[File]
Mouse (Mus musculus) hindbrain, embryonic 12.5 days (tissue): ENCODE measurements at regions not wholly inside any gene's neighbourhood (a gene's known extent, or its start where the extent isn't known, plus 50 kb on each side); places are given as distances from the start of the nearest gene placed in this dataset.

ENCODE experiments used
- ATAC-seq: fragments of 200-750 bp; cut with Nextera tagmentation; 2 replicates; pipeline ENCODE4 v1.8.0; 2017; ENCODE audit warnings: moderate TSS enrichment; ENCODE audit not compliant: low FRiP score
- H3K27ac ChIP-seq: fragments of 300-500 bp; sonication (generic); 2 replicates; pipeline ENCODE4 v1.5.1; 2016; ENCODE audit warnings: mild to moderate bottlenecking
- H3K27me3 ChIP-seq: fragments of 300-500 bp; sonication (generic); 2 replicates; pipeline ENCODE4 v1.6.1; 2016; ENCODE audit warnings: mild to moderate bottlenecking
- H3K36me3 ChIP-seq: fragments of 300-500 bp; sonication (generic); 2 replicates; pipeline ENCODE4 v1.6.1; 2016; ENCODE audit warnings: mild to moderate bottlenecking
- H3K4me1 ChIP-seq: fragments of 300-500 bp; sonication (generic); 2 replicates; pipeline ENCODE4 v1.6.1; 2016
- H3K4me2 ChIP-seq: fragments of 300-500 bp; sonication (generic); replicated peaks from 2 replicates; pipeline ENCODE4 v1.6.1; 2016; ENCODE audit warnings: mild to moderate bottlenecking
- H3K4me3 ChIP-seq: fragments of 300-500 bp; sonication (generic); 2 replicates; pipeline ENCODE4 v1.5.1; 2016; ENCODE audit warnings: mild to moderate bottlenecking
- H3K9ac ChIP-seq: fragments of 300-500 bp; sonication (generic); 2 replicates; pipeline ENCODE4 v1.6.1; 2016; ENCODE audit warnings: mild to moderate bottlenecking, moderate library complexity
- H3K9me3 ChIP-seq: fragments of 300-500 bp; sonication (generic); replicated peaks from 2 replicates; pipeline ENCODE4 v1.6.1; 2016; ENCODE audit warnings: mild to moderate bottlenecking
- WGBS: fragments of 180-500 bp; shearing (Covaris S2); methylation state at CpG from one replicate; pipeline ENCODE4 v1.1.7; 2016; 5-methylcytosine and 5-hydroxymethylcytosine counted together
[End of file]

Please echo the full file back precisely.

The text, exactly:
Mouse (Mus musculus) hindbrain, embryonic 12.5 days (tissue): ENCODE measurements at regions not wholly inside any gene's neighbourhood (a gene's known extent, or its start where the extent isn't known, plus 50 kb on each side); places are given as distances from the start of the nearest gene placed in this dataset.

ENCODE experiments used
- ATAC-seq: fragments of 200-750 bp; cut with Nextera tagmentation; 2 replicates; pipeline ENCODE4 v1.8.0; 2017; ENCODE audit warnings: moderate TSS enrichment; ENCODE audit not compliant: low FRiP score
- H3K27ac ChIP-seq: fragments of 300-500 bp; sonication (generic); 2 replicates; pipeline ENCODE4 v1.5.1; 2016; ENCODE audit warnings: mild to moderate bottlenecking
- H3K27me3 ChIP-seq: fragments of 300-500 bp; sonication (generic); 2 replicates; pipeline ENCODE4 v1.6.1; 2016; ENCODE audit warnings: mild to moderate bottlenecking
- H3K36me3 ChIP-seq: fragments of 300-500 bp; sonication (generic); 2 replicates; pipeline ENCODE4 v1.6.1; 2016; ENCODE audit warnings: mild to moderate bottlenecking
- H3K4me1 ChIP-seq: fragments of 300-500 bp; sonication (generic); 2 replicates; pipeline ENCODE4 v1.6.1; 2016
- H3K4me2 ChIP-seq: fragments of 300-500 bp; sonication (generic); replicated peaks from 2 replicates; pipeline ENCODE4 v1.6.1; 2016; ENCODE audit warnings: mild to moderate bottlenecking
- H3K4me3 ChIP-seq: fragments of 300-500 bp; sonication (generic); 2 replicates; pipeline ENCODE4 v1.5.1; 2016; ENCODE audit warnings: mild to moderate bottlenecking
- H3K9ac ChIP-seq: fragments of 300-500 bp; sonication (generic); 2 replicates; pipeline ENCODE4 v1.6.1; 2016; ENCODE audit warnings: mild to moderate bottlenecking, moderate library complexity
- H3K9me3 ChIP-seq: fragments of 300-500 bp; sonication (generic); replicated peaks from 2 replicates; pipeline ENCODE4 v1.6.1; 2016; ENCODE audit warnings: mild to moderate bottlenecking
- WGBS: fragments of 180-500 bp; shearing (Covaris S2); methylation state at CpG from one replicate; pipeline ENCODE4 v1.1.7; 2016; 5-methylcytosine and 5-hydroxymethylcytosine counted together